Decals for increased graphics performance

I was wondering whether the implementation of decals (sprites that can be used directly on the graphics card) would be a simple way to greatly increase the graphics performance in most use cases.

If I am not completely misguided, using them could be as simple as drawing components or elements into decals, which are then rendered very efficiently by the GPU, as is demonstrated in the following video (starting at 4:34):

[olc::PixelGameEngine 2.0 - YouTube]

If this is at all feasible, it would provide an incredible performance boost without forcing people into using openGL or some other API. I suspect that for most people, being able to render, using the methods that they are already familiar with, several thousand, fully transformed, tinted, scaled and alpha blended sprites would be… “all right” :slight_smile:

Note that the PixelGameEngine consists of just a single header file, has no dependencies and is cross-plattform (Linux, Windows, macOS and Emscriptem). Perhaps some people here would even want to experiment with integrating the game engine with the JUCE framework, who knows?

N.B. I wholeheartedly recommend the OneLoneCoder channel. Even if game development is not one’s cup of tea, the videos are extremely interesting and well made. And there are some excellent back-to-the-basics videos on fundamental C++ concepts such as pointers, containers, polymorphism, etc. Great resources for those starting out!

To clarify: say one has a very large amount of knobs, buttons and display elements one would like to draw and animate. Instead of drawing them directly, one would first create decals out of these elements using the familiar functions provided by the graphics context (drawLine, drawRect, drawImage, strokePath, etc.) and then one would let the GPU render these decals onto the screen using decal-specific functions (such as drawDecal, drawRotatedDecal, drawWarpedDecal, etc.). Very simple but extremely efficient and without making the user learn openGL or any other API.

(Now, if this is already possible and I am just displaying my ignorance then please by all means let me know!)

1 Like

I think you’re 100% right in your approach, and that indeed would be a GPU-friendly way to paint things efficiently.

But, it would be quite a major refactor to both the front and the back end of JUCE, so I wouldn’t call it a ‘feature request’, more like an overhaul of the way JUCE does graphics.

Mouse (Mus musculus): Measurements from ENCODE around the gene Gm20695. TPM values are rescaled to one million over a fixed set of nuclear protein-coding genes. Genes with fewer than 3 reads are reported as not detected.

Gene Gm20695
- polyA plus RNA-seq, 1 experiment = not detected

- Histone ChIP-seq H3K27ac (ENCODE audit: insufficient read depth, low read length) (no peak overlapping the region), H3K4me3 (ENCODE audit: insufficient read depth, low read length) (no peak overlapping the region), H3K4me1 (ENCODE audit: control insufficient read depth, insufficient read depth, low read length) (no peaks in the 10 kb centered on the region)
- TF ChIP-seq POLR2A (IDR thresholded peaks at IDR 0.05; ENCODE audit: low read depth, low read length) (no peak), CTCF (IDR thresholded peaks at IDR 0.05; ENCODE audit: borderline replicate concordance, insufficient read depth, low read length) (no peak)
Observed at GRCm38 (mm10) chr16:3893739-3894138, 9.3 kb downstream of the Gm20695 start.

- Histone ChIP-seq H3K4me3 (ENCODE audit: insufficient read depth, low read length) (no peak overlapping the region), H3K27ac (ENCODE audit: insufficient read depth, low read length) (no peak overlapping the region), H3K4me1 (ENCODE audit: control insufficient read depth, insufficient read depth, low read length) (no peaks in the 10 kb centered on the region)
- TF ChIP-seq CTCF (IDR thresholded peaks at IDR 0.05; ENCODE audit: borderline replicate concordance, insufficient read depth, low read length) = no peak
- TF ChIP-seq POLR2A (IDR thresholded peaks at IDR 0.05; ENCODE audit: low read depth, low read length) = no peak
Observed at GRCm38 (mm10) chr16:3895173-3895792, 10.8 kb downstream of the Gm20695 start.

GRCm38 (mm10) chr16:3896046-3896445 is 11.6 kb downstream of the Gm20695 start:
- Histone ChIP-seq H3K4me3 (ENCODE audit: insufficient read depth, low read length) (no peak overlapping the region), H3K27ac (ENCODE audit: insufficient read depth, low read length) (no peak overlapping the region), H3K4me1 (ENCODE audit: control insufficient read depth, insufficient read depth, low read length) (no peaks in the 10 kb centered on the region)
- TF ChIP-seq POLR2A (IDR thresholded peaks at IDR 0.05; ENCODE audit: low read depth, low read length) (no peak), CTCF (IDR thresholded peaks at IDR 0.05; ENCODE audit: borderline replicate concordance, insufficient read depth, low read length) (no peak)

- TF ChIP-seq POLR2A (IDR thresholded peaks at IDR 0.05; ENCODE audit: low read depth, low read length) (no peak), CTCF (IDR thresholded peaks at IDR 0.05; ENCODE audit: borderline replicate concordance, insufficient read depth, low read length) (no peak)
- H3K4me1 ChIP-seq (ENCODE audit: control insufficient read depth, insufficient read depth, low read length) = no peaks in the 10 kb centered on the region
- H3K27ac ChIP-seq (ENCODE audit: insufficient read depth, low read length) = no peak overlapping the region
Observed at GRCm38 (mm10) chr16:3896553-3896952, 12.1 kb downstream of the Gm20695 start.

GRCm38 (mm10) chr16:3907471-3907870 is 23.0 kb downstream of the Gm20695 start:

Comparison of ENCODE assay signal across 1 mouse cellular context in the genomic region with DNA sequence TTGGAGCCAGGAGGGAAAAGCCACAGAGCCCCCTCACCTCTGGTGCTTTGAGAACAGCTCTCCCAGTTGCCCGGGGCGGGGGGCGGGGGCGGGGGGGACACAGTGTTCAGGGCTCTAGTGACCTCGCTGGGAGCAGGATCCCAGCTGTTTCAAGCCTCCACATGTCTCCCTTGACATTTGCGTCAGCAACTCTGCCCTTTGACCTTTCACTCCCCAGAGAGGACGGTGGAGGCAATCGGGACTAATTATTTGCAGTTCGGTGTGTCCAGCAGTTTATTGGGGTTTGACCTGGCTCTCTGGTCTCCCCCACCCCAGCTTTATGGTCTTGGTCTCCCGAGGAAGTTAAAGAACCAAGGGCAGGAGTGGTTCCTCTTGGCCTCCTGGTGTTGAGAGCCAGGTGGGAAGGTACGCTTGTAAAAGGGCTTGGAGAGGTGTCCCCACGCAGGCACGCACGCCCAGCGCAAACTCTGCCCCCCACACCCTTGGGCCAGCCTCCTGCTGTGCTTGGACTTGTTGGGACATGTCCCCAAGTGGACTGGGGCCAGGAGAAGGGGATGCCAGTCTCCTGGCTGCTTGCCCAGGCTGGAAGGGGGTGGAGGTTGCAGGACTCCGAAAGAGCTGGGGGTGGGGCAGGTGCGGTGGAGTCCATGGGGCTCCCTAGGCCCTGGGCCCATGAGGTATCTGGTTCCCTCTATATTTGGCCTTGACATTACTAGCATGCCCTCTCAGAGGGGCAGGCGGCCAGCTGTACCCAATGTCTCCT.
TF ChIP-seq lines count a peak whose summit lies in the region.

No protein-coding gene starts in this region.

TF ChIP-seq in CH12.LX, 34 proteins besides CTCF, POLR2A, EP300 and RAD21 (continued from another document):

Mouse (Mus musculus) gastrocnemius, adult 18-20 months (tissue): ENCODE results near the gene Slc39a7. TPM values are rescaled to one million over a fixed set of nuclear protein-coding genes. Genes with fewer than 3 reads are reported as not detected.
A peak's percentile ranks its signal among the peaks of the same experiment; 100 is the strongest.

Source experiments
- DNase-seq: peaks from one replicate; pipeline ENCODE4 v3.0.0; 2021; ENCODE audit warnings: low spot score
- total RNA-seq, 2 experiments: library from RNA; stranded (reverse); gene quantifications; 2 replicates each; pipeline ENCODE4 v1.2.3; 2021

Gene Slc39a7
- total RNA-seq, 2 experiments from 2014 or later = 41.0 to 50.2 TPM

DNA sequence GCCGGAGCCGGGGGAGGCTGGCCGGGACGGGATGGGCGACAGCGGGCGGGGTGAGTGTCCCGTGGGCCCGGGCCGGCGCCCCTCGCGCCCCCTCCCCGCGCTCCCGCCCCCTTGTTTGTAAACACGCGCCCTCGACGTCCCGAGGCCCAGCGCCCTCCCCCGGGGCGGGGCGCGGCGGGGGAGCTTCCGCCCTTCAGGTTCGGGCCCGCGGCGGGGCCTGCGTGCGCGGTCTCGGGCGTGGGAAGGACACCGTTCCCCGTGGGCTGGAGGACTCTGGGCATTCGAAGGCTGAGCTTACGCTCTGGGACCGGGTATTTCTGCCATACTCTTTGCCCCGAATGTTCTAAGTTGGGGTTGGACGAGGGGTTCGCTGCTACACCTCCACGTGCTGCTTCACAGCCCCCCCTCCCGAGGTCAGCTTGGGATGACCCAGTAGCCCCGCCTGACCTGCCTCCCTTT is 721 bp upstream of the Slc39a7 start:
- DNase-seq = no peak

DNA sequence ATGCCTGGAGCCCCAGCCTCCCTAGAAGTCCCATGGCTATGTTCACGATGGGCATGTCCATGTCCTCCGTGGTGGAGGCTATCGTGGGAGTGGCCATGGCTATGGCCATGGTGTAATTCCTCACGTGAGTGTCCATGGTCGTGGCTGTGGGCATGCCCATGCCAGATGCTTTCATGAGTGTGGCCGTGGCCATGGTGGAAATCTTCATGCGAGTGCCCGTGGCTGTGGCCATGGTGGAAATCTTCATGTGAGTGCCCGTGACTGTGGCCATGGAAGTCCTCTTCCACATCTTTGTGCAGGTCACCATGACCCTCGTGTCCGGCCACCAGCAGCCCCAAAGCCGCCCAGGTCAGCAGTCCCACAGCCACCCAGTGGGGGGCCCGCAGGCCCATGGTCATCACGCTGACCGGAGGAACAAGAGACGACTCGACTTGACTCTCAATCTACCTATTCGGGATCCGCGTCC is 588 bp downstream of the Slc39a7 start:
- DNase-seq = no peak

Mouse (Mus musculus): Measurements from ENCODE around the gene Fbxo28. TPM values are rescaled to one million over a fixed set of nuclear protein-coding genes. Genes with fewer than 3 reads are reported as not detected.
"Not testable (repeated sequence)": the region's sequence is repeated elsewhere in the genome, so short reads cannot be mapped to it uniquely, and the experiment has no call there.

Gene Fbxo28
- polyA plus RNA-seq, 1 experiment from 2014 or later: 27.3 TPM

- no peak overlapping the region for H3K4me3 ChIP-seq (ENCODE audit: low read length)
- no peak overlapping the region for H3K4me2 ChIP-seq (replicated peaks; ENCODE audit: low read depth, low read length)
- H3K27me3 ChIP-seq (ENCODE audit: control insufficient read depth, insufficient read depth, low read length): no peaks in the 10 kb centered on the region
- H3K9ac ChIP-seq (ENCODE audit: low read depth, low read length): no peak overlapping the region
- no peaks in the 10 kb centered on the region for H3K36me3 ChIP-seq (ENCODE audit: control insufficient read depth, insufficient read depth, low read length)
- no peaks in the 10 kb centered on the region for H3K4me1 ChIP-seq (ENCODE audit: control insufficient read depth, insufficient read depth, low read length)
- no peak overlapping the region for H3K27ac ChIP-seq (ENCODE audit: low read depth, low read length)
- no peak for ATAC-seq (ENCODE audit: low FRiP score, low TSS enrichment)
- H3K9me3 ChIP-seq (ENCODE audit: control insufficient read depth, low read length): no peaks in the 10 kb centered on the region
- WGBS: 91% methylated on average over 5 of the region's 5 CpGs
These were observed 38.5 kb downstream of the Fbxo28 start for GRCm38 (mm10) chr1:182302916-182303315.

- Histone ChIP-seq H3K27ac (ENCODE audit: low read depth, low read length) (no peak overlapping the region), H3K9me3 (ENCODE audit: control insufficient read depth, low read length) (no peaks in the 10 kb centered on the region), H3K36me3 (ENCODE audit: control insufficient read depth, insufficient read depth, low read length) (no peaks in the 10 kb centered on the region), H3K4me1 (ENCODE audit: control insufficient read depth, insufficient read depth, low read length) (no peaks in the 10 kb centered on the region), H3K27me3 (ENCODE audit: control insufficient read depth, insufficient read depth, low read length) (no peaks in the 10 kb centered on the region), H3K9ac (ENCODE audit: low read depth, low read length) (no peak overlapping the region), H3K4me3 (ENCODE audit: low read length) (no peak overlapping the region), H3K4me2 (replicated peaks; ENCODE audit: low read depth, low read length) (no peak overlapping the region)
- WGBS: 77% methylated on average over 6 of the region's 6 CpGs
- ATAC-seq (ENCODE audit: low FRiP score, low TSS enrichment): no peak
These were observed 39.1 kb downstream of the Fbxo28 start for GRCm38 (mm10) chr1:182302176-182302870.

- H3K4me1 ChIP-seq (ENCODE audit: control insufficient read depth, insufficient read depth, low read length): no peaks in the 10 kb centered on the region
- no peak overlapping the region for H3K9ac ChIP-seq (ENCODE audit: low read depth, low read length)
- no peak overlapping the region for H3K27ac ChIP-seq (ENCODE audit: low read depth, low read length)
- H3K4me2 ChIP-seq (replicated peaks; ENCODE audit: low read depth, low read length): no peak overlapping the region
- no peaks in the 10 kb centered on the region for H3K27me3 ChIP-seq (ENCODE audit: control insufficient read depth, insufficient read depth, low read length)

If someone wants to fork JUCE and try it as a community patch, I’d volunteer to help out I can’t contribute much to the back end (OpenGL/Metal/etc) that’s needed for it to work.

Yes, you are right, this probably does not qualify as an ordinary “feature request”. But then again, neither does the by far most voted feature request, JUCE Vulkan :wink:

There are probably good reasons why what I propose hasn’t been done already, but I don’t quite understand why it would necessarily mean an overhaul of the way JUCE does graphics.

Couldn’t this be done through a new type of desktop window with it’s own rendering architecture? To display any component in this window, the user would first need to draw it to a decal or layer and then use the corresponding functions to render it. All the new functionality would thus be separate and in addition to the existing JUCE graphics.

This might seem somewhat limiting - no access to shaders and users would only get a performance gain by actively using decals, but a lot would be gained in terms of perfomance and a lot can be done just with this tool.

Or is this all completely unrealistic?

In that case a different approach could be to make the PixelGameEngine run alongside JUCE. Of all game engines out there, it’s as ideal a candidate as it gets: it’s a single header file, has no dependencies and has a permissive license.